Women have up to one-and-a-half year’s extra education, and a full year’s extra workforce experience than what is required for their job, an Australian researcher reports on CNN. RMIT University research fellow Leonora Risse labels this as an “overinvestment” in skills and capabilities. The article notes that men over-invest by up to 4 percent; however, women over-invest by up to 11 percent.  The research indicates that women’s overinvestment in themselves is not due to lower confidence nor directly connected to motherhood and childcare responsibilities. Instead, it points toward “implicit biases woven throughout workplace dynamics that create higher hurdles for women to clear along the career ladder.” Examples of these high hurdles include differences in salary between men and women with university degrees, which also includes high-earning disciplines like law, economics and medicine. Additionally, survey data reveals that women are not receiving the same outcomes as men when they ask for a promotion.  Risse concludes that women may be internalizing the need to over-invest and make certain they meet all job criteria prior to applying for jobs and seeking promotions, a behavior less commonly seen among men. 

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Labor Department to Push Stricter Financial Disclosure from Unions

The Office of Labor-Management Standards (OLMS) put out two proposals related to union financial disclosure that mirror Bush-era policies, Bloomberg Law reports. Both of the Bush-era policies were challenged by the AFL-CIO and the National Education Association, and were eventually overturned during the Obama presidency. In this article, a former OLMS director says unions will likely also push back on these proposed rules, partly because of the financial strain of hiring additional staff to analyze financial records, fill out disclosure forms and submit within the required timeframe. The Department of Labor estimates it will publish the proposed rules by December.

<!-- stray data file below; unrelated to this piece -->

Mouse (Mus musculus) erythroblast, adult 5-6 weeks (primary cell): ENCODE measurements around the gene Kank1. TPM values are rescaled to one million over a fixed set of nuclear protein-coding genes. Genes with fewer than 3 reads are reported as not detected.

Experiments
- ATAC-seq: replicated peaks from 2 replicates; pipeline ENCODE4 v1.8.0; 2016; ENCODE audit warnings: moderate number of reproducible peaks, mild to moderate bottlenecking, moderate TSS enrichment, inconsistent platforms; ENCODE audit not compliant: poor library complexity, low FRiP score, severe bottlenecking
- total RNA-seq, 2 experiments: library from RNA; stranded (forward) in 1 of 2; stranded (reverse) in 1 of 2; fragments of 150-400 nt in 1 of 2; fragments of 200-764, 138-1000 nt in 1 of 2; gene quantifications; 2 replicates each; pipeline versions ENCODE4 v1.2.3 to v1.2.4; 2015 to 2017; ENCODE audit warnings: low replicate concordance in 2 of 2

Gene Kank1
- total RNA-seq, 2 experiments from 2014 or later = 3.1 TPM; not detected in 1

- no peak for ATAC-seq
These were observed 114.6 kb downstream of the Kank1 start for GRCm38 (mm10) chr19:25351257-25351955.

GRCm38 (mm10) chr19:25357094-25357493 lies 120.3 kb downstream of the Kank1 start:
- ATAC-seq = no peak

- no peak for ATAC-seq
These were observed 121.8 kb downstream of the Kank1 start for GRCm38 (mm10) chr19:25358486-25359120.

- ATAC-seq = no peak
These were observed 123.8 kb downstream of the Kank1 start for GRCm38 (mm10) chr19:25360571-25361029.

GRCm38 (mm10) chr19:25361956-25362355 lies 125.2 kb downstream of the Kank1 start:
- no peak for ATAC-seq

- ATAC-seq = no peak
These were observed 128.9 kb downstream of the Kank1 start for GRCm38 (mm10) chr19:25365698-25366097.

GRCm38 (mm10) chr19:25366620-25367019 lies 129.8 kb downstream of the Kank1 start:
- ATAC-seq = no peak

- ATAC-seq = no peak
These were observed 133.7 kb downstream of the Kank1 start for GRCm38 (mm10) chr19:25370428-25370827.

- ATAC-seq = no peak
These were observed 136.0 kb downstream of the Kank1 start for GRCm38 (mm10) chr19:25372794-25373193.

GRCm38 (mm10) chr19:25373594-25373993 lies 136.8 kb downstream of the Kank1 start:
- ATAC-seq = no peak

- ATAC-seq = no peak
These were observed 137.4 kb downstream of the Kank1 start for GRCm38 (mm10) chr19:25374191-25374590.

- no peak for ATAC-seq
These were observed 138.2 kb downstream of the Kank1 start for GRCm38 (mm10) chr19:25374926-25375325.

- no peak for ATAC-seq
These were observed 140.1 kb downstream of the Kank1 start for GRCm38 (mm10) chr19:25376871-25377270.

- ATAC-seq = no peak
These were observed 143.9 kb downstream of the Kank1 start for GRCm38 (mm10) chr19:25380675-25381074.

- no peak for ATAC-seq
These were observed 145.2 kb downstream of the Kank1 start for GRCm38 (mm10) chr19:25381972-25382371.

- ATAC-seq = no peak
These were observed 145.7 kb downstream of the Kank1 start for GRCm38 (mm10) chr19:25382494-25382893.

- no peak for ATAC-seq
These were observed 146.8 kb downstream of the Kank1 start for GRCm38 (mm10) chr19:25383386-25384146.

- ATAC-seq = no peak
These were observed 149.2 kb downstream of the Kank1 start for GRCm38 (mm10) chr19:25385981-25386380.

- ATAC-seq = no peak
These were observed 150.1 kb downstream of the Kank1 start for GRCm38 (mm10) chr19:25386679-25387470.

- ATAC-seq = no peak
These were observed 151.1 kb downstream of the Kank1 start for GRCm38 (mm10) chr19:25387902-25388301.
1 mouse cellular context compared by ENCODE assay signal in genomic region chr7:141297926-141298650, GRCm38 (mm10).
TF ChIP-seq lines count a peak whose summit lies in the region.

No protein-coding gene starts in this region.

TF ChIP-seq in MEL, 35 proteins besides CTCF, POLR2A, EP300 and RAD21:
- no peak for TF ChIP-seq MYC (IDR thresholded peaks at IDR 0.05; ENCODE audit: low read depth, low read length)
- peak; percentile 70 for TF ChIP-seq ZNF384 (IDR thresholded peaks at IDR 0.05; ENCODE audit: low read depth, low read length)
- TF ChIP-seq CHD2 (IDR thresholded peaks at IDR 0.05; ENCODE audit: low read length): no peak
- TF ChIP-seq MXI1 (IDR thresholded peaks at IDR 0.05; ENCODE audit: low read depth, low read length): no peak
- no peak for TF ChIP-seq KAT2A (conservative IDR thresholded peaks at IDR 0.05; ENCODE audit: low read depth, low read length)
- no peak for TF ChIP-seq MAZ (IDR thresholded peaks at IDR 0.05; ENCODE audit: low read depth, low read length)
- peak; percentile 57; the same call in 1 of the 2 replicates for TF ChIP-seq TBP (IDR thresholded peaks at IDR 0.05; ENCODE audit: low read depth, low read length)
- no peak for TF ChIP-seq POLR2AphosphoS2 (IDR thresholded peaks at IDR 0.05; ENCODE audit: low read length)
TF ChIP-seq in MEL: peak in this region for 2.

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DOJ Opposes EEOC on Legal Interpretation of Transgender Protections

The Office of the Solicitor General last month filed a brief contrary to the viewpoint of the U.S. Equal Employment Opportunity Commission on the application of Title VII protections in R.G. & G.R. Harris Funeral Home v. EEOC, the ABAJournal reports. Aimee Stephens was originally hired at a Michigan funeral home when living as a man, but she told her employer that she intended to have sex reassignment surgery and live as a woman. After a vacation, Stephens informed her employer that she would return from vacation as a woman and dress according to the funeral home’s dress code for women. She was then fired. The 6th Circuit Court of Appeals found that Title VII applied in this case. However, in the brief, Solicitor General Noel Francisco argues that no federal law protects employees against discrimination based on gender identity. The article notes that this viewpoint is consistent with other positions taken by the Justice Department under Attorney General Jeff Sessions. The brief argues that the Supreme Court should wait on taking up this case until it rules on other related pending cases.

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Tennessee’s ‘Fresh Start Act’ Signed into Law

Last Friday, Gov. Bill Haslam signed Tennessee SB2465, relative to occupational licenses, into law. The bill, known as the "Fresh Start Act," creates a uniform process that all licensing authorities must follow and requires that denials and refusals to renew occupational and professional licenses based on a criminal conviction must only occur when the offense relates to the offender's ability to perform the occupation or profession. This bill Amends TCA Title 62, Chapter 76, Part 1 and Title 63, Chapter 1.